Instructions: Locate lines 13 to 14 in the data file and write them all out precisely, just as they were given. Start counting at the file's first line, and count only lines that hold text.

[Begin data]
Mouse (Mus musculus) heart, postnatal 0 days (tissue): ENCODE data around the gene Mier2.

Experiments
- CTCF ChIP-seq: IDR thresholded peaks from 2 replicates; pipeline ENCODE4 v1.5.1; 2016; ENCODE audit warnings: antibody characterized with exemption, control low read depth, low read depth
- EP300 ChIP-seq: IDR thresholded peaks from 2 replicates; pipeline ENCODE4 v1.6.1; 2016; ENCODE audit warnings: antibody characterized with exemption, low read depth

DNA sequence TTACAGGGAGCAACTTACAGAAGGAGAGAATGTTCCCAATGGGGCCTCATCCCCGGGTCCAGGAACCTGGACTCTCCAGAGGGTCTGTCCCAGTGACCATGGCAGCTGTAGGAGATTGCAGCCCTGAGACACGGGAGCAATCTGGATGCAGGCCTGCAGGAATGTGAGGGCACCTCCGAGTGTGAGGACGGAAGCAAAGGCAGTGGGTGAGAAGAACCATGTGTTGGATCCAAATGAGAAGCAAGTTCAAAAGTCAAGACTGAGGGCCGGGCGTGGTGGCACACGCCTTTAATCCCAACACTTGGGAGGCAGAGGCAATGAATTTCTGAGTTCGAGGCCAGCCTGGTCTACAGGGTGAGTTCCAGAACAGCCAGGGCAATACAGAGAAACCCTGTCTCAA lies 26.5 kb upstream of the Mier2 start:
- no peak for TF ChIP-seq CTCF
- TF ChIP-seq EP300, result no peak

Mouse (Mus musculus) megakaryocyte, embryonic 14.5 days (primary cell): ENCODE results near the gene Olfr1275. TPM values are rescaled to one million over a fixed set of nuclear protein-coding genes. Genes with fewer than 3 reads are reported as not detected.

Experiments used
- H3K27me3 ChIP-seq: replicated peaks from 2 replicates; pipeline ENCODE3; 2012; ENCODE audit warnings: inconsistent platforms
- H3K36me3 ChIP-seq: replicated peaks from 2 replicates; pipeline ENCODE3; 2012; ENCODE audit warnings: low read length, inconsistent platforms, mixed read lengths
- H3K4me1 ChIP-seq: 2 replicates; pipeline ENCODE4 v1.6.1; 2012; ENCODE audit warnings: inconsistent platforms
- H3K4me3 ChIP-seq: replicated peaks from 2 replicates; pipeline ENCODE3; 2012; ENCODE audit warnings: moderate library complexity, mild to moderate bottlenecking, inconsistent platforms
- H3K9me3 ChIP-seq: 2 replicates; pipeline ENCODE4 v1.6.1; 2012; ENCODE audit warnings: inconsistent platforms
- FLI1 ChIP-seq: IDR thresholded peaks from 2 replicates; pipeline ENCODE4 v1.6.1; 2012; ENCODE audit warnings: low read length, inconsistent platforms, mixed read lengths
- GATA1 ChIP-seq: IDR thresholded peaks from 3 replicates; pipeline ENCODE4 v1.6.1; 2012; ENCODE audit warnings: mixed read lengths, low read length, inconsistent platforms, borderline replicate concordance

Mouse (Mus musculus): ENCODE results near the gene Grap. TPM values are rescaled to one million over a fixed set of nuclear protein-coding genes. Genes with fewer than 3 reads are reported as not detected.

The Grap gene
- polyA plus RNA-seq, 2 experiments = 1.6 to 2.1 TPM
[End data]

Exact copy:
- H3K4me3 ChIP-seq: replicated peaks from 2 replicates; pipeline ENCODE3; 2012; ENCODE audit warnings: moderate library complexity, mild to moderate bottlenecking, inconsistent platforms
- H3K9me3 ChIP-seq: 2 replicates; pipeline ENCODE4 v1.6.1; 2012; ENCODE audit warnings: inconsistent platforms